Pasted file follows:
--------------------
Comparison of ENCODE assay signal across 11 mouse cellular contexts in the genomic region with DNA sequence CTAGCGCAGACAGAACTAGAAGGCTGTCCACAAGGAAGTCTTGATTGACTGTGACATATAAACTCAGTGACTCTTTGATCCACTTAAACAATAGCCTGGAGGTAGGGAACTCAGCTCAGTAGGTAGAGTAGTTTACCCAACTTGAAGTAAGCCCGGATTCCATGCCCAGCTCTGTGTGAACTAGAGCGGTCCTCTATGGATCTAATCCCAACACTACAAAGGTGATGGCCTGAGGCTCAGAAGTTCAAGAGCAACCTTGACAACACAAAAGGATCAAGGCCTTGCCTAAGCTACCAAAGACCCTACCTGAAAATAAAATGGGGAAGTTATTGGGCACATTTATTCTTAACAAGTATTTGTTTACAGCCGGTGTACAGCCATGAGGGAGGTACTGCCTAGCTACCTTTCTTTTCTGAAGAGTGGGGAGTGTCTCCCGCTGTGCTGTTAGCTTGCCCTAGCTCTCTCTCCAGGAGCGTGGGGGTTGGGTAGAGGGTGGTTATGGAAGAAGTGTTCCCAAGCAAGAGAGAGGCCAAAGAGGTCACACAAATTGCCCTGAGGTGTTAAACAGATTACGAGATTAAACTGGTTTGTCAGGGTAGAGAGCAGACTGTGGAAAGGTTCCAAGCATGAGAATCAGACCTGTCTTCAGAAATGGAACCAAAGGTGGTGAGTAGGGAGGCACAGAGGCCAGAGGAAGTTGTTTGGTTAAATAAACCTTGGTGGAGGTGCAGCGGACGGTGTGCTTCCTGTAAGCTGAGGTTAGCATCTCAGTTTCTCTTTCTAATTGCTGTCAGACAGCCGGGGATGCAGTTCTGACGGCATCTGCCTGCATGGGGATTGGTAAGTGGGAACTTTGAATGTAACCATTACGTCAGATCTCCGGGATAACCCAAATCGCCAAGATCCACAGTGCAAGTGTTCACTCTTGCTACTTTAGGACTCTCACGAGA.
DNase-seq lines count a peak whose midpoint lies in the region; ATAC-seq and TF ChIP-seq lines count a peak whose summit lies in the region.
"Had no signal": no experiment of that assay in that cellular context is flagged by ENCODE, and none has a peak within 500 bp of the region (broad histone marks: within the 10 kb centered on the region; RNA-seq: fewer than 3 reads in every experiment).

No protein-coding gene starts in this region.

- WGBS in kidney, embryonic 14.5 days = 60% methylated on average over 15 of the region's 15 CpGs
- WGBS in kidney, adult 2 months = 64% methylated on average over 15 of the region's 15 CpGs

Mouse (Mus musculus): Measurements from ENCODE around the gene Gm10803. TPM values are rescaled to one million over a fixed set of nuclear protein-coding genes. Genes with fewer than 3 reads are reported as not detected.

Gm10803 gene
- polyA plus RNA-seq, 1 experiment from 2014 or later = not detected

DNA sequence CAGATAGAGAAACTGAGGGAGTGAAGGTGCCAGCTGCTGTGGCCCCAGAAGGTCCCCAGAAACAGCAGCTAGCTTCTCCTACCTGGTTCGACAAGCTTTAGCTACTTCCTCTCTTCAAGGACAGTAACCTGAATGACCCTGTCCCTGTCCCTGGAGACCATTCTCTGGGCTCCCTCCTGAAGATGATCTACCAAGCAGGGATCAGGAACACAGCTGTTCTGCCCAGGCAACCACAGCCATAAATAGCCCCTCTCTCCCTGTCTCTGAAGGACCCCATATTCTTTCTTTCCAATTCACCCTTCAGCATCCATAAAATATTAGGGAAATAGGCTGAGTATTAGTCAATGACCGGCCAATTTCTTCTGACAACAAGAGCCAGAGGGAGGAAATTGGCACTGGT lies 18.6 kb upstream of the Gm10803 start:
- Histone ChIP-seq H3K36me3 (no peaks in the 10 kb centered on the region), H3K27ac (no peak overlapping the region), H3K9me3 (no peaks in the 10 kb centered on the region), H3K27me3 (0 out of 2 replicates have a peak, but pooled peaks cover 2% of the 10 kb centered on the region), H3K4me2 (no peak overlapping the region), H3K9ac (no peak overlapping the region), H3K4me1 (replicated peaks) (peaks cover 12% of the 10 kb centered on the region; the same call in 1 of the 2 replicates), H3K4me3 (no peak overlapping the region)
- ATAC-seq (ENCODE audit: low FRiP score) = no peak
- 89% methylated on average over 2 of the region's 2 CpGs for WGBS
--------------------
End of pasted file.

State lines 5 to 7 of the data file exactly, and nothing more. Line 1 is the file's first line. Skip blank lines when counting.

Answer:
- WGBS in kidney, embryonic 14.5 days = 60% methylated on average over 15 of the region's 15 CpGs
- WGBS in kidney, adult 2 months = 64% methylated on average over 15 of the region's 15 CpGs

Mouse (Mus musculus): Measurements from ENCODE around the gene Gm10803. TPM values are rescaled to one million over a fixed set of nuclear protein-coding genes. Genes with fewer than 3 reads are reported as not detected.